Vietnam, Ho Chi Minh City (formerly Saigon)
I have been to Ho Chi Minh City multiple times but only for business. I usually stay at Sheraton Saigon at District 1, the heart of the city. It is within walking distance to most of the tourist attractions like Independence Palace, Saigon Opera House, Central Post Office and Notre-Dame Cathedral Basilica of Saigon. Whenever I have an hour or two to spare, I will do some sightseeing.
If you have half a day to spare for sightseeing while you are at Ho Chi Minh City, I would recommend to visit the Independence Palace, Saigon Opera House, Central Post Office and Notre-Dame Cathedral Basilica of Saigon. And if you have more time to spare, check out the Saigon Bar on the top floor of The Caravelle Hotel.
Independence Palace – 1 to 2 Hours tour
The Independence Palace, was built on the site of the former Norodom Palace, a landmark in Ho Chi Minh City. It was the home and workplace of Nguyễn Văn Thiệu, the President of South Vietnam during the Vietnam War. The Independence Hall served as Thiệu’s home and office from October 1967 to 21 April 1975, when he fled the country as communist North Vietnamese forces swept southwards in the decisive Ho Chi Minh Campaign.
On 8 April 1975, Nguyễn Thanh Trung, a pilot of the Vietnam Air Force and an undetected communist spy, flew an aircraft from Biên Hòa Air Base to bomb the palace, but caused no significant damage. At 10:45 on 30 April 1975, a tank of the North Vietnamese Army bulldozed through the main gate, ending the Vietnam War. In November 1975, after the negotiation convention between the communist North Vietnam and their colleagues in South Vietnam was completed, the Provisional Revolutionary Government renamed the palace Reunification Hall.
State Banqueting Hall – The last State Dinner was held here by President Thieu on 1 March 1975 for the US congressional delegation sent to report on the prospects for continued support for the southern government
Conference Hall – At 19:30 on 21 April 1975, President Thieu delivered his resignation speech in this room. He spoke over two hours about the country’s situation in the wake of the Americans’ decision to discontinue their support. Vice President Tran Van Huong then succeeded to the Presidency, pledging to continue the struggle “to the bitter end”. He resigned just a week later, and was replaced by General Duong Van Minh, from whom the revolutionary authorities received the formal declaration of surrender. In November 1975, the Consultative Council for National Reunification used this room for its deliberations. Today it is used for official receptions and other important events.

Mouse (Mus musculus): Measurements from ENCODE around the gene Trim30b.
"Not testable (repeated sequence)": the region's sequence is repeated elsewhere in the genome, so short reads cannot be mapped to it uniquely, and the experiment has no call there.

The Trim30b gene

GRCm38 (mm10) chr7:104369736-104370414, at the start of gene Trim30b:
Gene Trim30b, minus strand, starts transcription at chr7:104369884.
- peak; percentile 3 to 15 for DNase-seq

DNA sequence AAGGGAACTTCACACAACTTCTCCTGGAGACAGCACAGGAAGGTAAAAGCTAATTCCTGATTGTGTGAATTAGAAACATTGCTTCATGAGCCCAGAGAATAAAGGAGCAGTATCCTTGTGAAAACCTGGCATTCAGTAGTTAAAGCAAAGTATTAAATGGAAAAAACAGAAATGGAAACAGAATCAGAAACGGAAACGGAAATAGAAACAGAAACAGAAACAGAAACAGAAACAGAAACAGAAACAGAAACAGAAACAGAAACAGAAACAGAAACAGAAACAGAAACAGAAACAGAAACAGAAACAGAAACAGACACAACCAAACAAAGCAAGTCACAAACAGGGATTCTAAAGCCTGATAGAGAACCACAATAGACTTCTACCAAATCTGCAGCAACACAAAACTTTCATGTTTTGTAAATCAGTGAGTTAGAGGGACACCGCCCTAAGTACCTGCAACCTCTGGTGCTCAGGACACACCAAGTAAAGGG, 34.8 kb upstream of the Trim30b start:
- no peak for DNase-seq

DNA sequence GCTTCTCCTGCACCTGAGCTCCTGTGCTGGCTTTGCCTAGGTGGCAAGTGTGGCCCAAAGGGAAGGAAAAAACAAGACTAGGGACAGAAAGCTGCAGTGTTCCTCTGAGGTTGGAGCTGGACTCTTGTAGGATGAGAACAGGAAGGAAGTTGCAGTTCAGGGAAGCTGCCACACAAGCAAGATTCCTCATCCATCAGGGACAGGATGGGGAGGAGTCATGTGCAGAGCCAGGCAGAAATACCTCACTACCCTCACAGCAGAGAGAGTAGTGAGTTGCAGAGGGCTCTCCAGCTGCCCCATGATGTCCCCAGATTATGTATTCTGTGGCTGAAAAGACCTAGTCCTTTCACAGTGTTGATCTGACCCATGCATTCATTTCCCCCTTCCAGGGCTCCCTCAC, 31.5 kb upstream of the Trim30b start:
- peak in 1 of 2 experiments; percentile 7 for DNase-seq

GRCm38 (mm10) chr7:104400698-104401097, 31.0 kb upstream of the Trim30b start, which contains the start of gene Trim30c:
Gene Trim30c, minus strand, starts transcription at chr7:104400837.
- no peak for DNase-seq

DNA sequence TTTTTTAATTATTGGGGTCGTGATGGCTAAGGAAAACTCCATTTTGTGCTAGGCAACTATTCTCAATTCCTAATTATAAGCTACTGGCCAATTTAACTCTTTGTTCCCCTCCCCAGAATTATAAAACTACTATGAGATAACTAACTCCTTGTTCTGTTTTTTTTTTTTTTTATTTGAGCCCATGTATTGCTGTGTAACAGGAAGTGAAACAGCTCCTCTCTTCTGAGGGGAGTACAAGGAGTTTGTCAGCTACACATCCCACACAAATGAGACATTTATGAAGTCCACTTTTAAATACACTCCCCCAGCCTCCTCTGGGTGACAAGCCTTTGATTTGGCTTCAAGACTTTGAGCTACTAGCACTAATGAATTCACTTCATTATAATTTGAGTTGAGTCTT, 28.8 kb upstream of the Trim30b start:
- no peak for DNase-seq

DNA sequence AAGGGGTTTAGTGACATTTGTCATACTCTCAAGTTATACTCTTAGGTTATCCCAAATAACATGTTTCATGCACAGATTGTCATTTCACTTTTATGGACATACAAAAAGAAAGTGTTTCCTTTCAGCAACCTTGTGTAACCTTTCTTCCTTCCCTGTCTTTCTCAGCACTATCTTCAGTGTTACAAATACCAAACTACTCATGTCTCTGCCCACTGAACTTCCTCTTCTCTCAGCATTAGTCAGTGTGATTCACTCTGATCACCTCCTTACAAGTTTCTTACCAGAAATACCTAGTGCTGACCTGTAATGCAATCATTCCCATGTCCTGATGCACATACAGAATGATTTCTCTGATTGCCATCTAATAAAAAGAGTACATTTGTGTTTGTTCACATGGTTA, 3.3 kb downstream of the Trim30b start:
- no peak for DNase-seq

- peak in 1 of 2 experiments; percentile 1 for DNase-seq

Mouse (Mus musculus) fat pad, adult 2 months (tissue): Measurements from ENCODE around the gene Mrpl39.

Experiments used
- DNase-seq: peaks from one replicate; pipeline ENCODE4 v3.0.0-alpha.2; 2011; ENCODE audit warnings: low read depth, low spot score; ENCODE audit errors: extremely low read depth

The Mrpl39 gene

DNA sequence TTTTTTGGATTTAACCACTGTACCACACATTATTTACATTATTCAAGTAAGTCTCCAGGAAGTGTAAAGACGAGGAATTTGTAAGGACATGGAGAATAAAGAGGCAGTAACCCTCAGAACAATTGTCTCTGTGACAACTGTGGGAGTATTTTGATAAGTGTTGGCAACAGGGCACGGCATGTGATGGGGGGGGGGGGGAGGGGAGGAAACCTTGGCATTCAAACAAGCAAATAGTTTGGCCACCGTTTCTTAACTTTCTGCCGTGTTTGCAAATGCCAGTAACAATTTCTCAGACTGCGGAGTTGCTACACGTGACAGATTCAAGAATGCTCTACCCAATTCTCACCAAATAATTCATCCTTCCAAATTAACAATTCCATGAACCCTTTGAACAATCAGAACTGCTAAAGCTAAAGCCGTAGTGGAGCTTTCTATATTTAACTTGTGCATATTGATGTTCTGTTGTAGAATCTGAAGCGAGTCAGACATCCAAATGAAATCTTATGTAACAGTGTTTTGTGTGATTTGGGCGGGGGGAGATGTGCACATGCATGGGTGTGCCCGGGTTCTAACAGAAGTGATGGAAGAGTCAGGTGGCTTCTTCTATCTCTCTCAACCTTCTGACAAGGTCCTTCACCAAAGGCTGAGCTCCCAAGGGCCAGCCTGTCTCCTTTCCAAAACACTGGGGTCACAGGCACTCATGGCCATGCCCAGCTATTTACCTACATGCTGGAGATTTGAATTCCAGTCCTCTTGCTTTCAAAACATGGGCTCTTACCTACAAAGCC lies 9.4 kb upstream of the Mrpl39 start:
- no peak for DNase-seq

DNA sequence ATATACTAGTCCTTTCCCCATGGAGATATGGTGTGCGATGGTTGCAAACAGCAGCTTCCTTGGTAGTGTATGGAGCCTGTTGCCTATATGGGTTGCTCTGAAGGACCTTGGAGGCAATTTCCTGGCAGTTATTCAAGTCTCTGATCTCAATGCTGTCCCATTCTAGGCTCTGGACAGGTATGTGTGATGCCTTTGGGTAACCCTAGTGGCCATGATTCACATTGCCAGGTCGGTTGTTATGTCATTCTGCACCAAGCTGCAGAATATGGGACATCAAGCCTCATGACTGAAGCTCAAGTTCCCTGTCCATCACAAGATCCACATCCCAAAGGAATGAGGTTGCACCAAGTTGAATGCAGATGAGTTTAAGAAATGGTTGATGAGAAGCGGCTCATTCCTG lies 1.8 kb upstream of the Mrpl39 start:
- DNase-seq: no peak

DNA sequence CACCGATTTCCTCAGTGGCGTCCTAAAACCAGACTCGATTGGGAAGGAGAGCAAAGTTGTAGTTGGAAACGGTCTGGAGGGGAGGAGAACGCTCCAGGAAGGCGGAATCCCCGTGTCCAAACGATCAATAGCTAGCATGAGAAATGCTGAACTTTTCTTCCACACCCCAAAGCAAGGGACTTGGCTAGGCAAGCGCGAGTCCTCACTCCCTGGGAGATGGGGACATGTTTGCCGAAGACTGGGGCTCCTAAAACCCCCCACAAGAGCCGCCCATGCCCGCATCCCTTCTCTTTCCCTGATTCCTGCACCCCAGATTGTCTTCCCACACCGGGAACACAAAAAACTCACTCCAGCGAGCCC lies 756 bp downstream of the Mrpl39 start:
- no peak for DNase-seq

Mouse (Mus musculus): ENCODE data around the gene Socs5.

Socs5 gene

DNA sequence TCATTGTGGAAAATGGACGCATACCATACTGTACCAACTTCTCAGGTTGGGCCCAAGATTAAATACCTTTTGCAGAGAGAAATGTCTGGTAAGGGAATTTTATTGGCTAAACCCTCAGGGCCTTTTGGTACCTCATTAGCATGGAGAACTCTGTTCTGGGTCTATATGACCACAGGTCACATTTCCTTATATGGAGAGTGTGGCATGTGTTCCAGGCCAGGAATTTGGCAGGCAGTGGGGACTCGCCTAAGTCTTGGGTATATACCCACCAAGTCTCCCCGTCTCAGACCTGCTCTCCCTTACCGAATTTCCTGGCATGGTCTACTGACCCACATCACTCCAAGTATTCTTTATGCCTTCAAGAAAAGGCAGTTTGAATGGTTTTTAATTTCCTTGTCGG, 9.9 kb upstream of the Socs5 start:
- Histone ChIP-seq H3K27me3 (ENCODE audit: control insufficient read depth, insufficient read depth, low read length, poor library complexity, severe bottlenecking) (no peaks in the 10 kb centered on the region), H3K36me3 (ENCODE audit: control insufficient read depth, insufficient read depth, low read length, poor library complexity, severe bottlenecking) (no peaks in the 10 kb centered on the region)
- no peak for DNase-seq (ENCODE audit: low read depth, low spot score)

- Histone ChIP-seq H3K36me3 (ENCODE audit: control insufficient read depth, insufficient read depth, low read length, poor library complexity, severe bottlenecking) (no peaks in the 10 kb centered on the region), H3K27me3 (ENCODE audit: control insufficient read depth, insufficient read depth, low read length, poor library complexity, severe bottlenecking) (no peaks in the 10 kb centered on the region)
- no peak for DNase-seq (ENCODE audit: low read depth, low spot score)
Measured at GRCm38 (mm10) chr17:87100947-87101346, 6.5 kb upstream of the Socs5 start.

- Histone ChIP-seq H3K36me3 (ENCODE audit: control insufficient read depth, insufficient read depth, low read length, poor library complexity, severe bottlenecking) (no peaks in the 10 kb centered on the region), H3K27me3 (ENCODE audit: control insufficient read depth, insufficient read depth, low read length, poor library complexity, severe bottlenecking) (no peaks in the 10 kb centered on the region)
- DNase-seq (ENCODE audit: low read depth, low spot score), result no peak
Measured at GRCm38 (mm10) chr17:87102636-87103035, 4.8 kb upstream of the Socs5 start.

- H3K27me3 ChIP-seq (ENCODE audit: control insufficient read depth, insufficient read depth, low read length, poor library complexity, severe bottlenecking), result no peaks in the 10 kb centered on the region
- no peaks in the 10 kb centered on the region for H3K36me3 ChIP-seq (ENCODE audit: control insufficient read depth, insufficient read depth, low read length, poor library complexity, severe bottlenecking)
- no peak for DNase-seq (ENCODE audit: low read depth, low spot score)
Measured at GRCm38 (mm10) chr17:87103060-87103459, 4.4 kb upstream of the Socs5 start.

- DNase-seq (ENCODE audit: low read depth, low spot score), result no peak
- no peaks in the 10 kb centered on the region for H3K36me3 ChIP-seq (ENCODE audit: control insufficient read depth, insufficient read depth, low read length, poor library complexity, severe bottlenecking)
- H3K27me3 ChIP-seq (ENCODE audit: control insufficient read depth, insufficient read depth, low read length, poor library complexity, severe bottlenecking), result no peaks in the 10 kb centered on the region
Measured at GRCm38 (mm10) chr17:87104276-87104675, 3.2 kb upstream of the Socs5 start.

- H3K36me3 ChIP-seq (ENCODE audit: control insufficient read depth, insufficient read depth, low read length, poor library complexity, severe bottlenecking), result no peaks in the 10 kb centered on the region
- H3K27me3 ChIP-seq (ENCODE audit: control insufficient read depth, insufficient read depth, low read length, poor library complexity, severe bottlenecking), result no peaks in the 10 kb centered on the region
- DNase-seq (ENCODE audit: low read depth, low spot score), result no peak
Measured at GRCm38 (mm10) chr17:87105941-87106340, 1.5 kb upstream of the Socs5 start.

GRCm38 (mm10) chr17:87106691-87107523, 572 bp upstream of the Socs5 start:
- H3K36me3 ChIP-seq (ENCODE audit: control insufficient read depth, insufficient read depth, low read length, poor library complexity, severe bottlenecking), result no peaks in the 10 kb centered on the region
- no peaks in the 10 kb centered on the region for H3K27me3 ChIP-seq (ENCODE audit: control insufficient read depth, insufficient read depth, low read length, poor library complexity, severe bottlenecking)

President’s War Room – Incoming transmissions allowed the President to oversee developments on the battle front and to remain in direct contact with the US Embassy and his military forces and commanders in the field. The various maps on the wall assisted the President in keeping track of the unfolding tactical situation.
Tank 390 – This tank is identical to the armoured vehicle which made the famous break-through into the Palace grounds through the Palace gate on 30 April 1975.
After visiting the Independence Palace, I recalled the personal experience that my colleague shared with me. He was originally from South Vietnam but moved to US when he was 10. During the Vietnam War, his mother was working for the church in Saigon. The church pastor received news that US discontinued their support and will be sending helicopter to pick them and bring them back to US. He offered to bring my colleague’s mother and family with him. Upon hearing the news, his mother rushed home to gather her family and rushed to the American Embassy then. He shared that the situation was chaotic, just like what we saw in the movie. His family were fortunate to escape as they might be prosecuted as his mother was working for the church. More than thirty years later, he is back in Vietnam, contributing to the country where he was born.
Would there still be a reunification if there was no war. No one knows.
Will cover on the rest of the places in my next post. Stay tune!
This post is part of My Vietnam Travel Series, for more on my travel experience in Vietnam, check here.
The Lowdown – Independence Palace
Opening Hours: Morning Hours – 7.30 to 11.00 and Afternoon Hours – 1:00 to 4:00
Admission: 30,000 VND for Adult
For more information on the Independence Palace, do check at www.dinhdoclap.gov.vn/.
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